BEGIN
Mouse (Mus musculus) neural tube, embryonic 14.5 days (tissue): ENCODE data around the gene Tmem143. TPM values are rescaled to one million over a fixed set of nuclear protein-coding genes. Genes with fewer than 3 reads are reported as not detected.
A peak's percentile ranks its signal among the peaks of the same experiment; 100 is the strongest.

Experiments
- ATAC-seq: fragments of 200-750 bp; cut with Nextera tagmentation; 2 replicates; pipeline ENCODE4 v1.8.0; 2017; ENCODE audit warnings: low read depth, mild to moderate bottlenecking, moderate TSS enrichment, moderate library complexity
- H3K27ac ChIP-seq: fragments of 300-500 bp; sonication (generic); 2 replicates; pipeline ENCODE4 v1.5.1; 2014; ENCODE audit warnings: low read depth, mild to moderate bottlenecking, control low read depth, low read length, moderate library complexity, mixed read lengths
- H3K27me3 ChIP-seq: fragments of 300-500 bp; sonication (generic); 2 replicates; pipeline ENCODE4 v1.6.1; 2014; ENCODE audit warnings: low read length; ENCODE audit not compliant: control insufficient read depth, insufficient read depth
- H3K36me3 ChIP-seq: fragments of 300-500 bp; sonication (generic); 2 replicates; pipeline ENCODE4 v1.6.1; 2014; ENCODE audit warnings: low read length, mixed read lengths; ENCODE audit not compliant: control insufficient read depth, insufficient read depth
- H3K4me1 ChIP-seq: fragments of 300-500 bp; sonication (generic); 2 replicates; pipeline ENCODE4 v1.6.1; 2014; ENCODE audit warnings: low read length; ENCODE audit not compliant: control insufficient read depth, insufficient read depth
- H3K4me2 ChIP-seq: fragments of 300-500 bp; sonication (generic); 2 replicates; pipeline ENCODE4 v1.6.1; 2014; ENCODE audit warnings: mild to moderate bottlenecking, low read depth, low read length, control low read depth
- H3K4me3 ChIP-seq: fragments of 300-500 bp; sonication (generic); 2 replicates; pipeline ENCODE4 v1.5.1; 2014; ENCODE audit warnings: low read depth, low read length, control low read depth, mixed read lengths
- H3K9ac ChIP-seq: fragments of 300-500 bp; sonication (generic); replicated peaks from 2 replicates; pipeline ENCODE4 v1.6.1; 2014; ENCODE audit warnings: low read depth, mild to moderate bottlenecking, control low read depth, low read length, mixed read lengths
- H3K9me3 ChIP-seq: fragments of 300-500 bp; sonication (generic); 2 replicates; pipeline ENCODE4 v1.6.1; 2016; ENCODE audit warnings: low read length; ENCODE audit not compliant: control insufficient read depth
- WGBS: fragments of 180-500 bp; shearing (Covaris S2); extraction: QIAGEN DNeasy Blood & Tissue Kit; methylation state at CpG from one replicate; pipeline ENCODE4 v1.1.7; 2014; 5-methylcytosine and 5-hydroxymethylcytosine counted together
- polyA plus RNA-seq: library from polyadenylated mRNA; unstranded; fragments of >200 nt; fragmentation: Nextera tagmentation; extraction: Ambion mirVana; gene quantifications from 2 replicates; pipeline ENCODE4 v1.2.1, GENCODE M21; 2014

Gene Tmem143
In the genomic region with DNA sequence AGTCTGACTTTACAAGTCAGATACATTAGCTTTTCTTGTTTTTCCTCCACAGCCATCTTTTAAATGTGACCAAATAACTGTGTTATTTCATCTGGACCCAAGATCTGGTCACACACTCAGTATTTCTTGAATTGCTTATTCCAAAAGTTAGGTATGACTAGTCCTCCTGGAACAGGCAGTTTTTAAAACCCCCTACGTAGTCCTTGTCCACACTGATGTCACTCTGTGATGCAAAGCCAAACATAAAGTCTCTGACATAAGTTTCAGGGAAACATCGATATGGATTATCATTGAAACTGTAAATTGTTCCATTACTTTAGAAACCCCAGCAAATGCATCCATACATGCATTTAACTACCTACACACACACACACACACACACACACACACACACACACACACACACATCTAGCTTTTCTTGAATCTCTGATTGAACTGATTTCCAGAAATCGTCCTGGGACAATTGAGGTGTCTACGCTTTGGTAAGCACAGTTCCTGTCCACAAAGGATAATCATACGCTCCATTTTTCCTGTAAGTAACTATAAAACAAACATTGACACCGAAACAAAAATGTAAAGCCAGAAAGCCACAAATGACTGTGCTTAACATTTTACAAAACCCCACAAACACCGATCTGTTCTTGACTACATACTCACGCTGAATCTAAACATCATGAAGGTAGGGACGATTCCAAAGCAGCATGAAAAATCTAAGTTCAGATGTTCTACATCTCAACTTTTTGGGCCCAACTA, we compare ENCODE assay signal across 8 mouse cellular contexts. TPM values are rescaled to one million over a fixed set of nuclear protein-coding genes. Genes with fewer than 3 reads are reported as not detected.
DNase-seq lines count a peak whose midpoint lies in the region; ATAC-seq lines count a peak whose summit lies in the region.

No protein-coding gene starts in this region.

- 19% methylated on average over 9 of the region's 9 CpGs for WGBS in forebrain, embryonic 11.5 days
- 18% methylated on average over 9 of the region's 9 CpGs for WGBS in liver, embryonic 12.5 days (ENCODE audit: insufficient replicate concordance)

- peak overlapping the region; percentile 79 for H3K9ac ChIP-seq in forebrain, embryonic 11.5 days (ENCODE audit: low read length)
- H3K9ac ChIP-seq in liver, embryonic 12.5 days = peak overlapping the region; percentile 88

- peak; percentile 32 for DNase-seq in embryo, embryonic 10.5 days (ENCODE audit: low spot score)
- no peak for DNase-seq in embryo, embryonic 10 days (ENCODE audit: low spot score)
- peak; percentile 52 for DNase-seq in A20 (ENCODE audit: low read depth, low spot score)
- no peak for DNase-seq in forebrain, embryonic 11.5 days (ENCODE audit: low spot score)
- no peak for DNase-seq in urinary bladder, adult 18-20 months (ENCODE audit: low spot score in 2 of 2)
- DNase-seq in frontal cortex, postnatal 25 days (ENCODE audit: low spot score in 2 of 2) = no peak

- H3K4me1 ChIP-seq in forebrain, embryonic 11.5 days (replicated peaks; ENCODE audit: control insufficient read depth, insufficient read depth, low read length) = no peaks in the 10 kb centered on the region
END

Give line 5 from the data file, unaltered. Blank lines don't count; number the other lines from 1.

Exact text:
- H3K27ac ChIP-seq: fragments of 300-500 bp; sonication (generic); 2 replicates; pipeline ENCODE4 v1.5.1; 2014; ENCODE audit warnings: low read depth, mild to moderate bottlenecking, control low read depth, low read length, moderate library complexity, mixed read lengths